Crimea under Russian occupation
The Russian government occupied and annexed Crimea a year ago this week. For a variety of reasons, most of the world today largely ignores that this illegal and unjust land grab ever happened. Even though the occupation was the result of coercion, intimidation, and a fraudulent referendum, few any longer seem to care.
This recent USA Today article has a brief summary of conditions in Ukraine under Russian rule, which include a deteriorating economy, massive inflation, and severe political repression:
Russia's annexation of Crimea was accompanied by a state propaganda campaign that delivered one key message: The Ukrainian government is bad, and Russia is here to help.
That message hasn't changed much since, and anyone who begs to differ appears to be unwelcome.
Last week alone, the registered homes of two investigative journalists were raided by Russian security officials. One of the reporters was briefly detained by officers from Russia's Federal Security Service (FSB)—the successor to the KGB—without explanation, according to the Organization for Security and Cooperation in Europe (OSCE).
But that's just one small part of the crackdown.
Some members of the Crimean Tatar community, a Muslim minority group, have been forced out of the region by the local Moscow-backed authorities, persecuted or even mysteriously kidnapped, reportedly in retaliation for their pro-Ukraine stance.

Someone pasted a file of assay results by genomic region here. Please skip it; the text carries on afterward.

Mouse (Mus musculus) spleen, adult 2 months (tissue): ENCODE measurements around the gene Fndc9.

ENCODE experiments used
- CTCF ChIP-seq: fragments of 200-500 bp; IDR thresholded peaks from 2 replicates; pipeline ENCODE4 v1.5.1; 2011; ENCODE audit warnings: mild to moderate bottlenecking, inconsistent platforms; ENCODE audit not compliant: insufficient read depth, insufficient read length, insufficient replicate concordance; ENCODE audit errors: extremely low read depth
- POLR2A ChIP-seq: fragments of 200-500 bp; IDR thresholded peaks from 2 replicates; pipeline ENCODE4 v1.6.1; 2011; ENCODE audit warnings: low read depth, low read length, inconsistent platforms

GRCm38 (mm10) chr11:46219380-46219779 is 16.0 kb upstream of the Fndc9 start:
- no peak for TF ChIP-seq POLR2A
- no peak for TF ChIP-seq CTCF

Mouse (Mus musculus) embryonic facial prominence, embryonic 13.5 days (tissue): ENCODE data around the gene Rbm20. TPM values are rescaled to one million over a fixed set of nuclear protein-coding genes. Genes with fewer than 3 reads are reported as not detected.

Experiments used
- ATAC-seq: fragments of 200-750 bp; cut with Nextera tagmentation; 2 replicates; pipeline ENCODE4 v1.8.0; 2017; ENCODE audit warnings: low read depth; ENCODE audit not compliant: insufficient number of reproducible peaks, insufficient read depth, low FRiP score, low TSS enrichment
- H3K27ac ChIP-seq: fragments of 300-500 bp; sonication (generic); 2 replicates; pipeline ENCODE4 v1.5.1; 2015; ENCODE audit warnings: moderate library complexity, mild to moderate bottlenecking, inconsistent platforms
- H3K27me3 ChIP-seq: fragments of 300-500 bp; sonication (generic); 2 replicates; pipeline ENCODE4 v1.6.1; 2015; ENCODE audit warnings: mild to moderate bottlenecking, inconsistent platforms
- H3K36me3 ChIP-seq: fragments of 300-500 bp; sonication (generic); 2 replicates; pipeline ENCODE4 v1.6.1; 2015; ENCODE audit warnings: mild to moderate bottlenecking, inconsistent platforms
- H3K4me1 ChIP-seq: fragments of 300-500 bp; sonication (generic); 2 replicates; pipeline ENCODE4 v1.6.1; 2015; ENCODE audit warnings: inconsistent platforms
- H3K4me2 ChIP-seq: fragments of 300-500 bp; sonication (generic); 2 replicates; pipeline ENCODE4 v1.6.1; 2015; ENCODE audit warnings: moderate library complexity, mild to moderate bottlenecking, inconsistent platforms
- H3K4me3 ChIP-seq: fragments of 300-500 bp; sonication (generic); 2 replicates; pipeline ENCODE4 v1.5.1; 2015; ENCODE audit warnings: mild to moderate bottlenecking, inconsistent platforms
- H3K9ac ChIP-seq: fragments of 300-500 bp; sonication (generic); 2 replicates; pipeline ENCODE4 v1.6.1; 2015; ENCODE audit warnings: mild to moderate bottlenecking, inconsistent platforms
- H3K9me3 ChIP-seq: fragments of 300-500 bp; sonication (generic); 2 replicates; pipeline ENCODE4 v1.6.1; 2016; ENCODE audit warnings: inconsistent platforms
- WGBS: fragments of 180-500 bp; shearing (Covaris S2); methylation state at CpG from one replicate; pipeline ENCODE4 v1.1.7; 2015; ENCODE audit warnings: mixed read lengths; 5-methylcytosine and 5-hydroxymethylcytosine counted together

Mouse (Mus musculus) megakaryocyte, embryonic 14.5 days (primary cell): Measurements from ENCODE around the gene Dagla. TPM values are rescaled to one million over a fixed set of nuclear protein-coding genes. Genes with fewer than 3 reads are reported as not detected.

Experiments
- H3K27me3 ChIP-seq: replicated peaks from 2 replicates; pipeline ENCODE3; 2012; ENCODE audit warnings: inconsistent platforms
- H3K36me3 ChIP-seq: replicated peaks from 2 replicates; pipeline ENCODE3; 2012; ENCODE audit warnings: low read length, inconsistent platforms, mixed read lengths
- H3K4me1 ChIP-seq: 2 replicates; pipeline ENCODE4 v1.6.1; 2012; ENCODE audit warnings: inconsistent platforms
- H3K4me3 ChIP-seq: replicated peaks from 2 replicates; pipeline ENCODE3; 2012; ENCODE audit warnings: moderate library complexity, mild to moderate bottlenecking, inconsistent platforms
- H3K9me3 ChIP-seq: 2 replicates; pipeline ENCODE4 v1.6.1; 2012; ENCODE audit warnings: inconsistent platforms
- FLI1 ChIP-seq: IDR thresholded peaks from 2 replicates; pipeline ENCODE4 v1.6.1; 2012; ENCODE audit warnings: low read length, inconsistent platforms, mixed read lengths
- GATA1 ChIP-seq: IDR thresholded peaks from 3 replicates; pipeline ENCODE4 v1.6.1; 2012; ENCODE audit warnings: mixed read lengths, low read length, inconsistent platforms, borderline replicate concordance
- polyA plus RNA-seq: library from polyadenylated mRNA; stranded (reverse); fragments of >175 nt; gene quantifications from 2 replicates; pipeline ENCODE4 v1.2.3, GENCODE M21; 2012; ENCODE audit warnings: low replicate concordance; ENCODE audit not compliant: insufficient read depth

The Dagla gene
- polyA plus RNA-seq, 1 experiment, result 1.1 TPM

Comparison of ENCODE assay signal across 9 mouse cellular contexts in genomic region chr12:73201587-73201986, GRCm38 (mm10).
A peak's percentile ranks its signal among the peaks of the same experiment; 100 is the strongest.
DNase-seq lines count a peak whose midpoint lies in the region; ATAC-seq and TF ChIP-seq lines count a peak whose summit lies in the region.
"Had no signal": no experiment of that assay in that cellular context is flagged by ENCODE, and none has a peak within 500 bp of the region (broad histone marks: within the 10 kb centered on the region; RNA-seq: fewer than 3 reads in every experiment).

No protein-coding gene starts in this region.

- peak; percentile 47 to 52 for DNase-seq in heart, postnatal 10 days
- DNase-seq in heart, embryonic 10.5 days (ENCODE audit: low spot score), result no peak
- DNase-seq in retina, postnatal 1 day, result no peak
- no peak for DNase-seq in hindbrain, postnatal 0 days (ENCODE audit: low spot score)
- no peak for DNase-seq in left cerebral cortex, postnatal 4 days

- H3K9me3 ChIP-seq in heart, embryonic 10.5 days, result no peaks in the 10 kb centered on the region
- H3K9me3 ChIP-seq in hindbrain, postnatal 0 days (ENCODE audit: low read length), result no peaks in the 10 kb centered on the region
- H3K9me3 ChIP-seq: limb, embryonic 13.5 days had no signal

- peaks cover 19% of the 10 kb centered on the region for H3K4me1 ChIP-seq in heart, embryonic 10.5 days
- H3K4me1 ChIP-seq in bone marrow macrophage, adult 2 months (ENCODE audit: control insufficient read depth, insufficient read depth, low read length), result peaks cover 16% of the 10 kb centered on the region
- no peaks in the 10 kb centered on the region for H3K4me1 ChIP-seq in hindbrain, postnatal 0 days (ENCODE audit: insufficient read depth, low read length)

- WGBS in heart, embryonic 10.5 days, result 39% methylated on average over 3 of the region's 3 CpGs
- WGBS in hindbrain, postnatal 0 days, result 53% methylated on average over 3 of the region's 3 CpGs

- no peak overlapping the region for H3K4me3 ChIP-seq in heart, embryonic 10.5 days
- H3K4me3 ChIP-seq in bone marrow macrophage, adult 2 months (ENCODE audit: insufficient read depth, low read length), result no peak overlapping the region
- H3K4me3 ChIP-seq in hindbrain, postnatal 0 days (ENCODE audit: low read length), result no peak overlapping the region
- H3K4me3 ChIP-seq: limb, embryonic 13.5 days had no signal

These days, even displaying the Ukrainian flag will earn you charges of "extremism," the Guardian newspaper recently reported.
"The attitude of the de facto Crimean authorities, and their Russian masters, to their opponents is simple: leave or shut up," rights watchdog Amnesty International wrote in a report on rights abuses in Crimea, released Wednesday.
For more details, see this recent report by Amnesty International, which documents the abduction, intimidation, and torture of suspected opponents of Russian rule. As the report notes, "Since Russia annexed Crimea, the de facto authorities are using a vast array of bully-boy tactics to crack down on dissent." Similar human rights abuses were documented in a May 2014 report by the Russian government's own Presidential Council on Civil Society and Human Rights (one of the few government agencies that still included officials willing to criticize the Putin regime).
Both reports indicate that the Crimean Tatar minority has been singled out for particularly severe persecution. Having suffered mass murder, deportation, and other repression under Soviet rule, the Tatars had strong reasons to oppose annexation of their homeland by the regime of ex-KGB Colonel Vladimir Putin, and most of them clearly prefer Ukrainian rule to that of Russia. Sadly, their plight has gotten only a small fraction of the attention usually accorded other historically oppressed minority groups facing a new wave of persecution.
It will not be easy to end Russia's occupation of Crimea, and any such reversal probably won't happen soon. But the least we can do is keep in mind this ongoing injustice, and remember the victims and perpetrators. Hopefully, both will eventually get their just due.